Formula One travels to Budapest for the Hungarian Grand Prix on 30 July in a deep state of ambivalence after the sport’s governing body decided to mandate a controversial form of driver head protection for the 2018 season.
The so-called ‘halo’ device is a carbon fibre frame encircling the cockpit and attached to the car at three points: once on either side of the cockpit and once directly in front of the driver on the chassis centreline.
Though it boosts driver safety by deflecting large bits of debris or errant wheels, the halo has proved divisive due to its unappealing aesthetics.
The F1 strategy group, an internal decision-making body, was reportedly deeply conflicted over its implementation in its 19 July meeting, but the governing body, the FIA, is able to guarantee the device’s passage by using its veto over safety regulations.
The drivers, too, are torn in their support for the halo. Lewis Hamilton memorably described it as “the worst looking mod in Formula One history” when it was first debuted for evaluation during preseason testing last year.
The official drivers body, the Grand Prix Drivers Association (GPDA), has long tapped out of the debate, however, instead choosing to support only the FIA’s push for greater safety rather than backing any particular method.
“Us drivers respect the FIA’s stand on safety and support their ongoing quest to make racing safer,” GPDA chairman Alex Wurz told Autosport.
“Whilst the halo solution might not be the most aesthetically pleasing for everyone, us drivers will nevertheless race and push as hard as we can on track, which is the key for F1 to continue its growth and popularity.”
The halo was to be implemented in 2017, but the sport was keen to explore alternative solutions that could appeal to both safety and design.
Red Bull Racing backed its in-house designed ‘aeroscreen’ — a short, flat windscreen — but it encountered problems with glare and grime on the outside surface.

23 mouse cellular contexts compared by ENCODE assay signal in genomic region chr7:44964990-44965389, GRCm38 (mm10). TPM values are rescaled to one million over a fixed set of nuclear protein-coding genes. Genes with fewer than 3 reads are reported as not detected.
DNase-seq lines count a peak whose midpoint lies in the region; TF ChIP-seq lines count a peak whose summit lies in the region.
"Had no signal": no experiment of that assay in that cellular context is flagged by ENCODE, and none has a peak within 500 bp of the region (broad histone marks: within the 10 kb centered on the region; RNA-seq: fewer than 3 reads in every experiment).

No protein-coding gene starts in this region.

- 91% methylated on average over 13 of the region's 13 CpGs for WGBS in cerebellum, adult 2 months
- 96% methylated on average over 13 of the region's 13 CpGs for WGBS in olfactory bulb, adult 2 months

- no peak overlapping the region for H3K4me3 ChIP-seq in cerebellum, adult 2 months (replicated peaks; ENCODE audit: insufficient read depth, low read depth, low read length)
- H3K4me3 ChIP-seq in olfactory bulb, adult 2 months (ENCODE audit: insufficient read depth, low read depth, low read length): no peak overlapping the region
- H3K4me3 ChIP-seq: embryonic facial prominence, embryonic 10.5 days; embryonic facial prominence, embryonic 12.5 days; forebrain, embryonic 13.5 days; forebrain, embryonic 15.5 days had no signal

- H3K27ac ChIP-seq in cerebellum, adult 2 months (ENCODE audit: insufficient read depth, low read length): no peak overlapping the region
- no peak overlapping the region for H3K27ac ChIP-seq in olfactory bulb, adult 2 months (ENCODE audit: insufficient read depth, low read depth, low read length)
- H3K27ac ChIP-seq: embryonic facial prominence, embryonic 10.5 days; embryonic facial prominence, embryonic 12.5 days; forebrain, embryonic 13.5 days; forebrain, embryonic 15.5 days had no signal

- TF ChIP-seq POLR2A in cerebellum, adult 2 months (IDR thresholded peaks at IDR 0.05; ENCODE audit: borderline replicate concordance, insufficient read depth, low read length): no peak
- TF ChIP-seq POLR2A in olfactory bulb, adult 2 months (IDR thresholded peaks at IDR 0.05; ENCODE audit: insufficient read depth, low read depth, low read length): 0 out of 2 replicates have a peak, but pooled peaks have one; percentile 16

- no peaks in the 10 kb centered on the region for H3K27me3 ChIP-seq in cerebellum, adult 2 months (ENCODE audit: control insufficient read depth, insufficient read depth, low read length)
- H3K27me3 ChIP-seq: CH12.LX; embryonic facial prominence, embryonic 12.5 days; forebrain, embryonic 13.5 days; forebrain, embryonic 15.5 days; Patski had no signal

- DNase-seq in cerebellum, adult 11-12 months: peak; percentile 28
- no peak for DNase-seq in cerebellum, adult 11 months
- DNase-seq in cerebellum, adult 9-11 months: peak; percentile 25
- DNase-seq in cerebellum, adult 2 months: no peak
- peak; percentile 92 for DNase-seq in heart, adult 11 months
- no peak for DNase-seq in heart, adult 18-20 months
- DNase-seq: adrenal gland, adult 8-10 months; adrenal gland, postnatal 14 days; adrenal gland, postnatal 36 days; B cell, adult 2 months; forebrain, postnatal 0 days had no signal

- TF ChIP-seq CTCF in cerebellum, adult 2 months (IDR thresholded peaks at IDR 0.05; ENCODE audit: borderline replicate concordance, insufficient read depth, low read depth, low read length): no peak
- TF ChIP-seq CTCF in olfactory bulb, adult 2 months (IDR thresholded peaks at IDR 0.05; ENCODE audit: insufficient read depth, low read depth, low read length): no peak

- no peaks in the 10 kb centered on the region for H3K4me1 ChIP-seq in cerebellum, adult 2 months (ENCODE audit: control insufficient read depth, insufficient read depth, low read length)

At this year’s British Grand Prix Ferrari tested a second alternative, termed ‘the shield’. Shaped like the front half of a jetfighter canopy, Sebastian Vettel, who used it for one lap during Friday practice, immediately panned it, complaining that the distortion in the curved plastic made him dizzy.
With no workable alternatives ready for 2018 implementation, the FIA has chosen to push ahead rather than delay for another 12 months.
“Safety in motorsport is a paramount concern for the FIA,” the governing body said in a statement. “Halo [is] able to withstand 15 times the static load of the full mass of the car and was able to significantly reduce the potential for injuries.”
That the design will be refined further ahead of its racing debut next season will come as little comfort for teams and drivers at this weekend’s Hungarian Grand Prix.
Ferrari, however, will be more concerned about turning around its midseason slump ahead of the imminent August break.
The Scuderia hasn’t won a race since the Monaco Grand Prix two months ago, and its thorough outclassing at the hands of Mercedes in Silverstone has done little to lighten that burden.
But Budapest’s Hungaroring will suit the Ferrari SF70H, with its slow and twisty turns and warm climes likely to favour its easygoing car over Mercedes’s more temperamental machine.
Aiding Mercedes, however, will be Lewis Hamilton, whose five Hungarian victories make him the most successful driver to race in Budapest.
Mercedes’s three wins from the last four races, illustrating its recent performance gains, have earnt the Silver Arrows a 55-point lead in the constructors standings, while Hamilton’s victory at Silverstone closed his gap to drivers title leader Sebastian Vettel to just one point.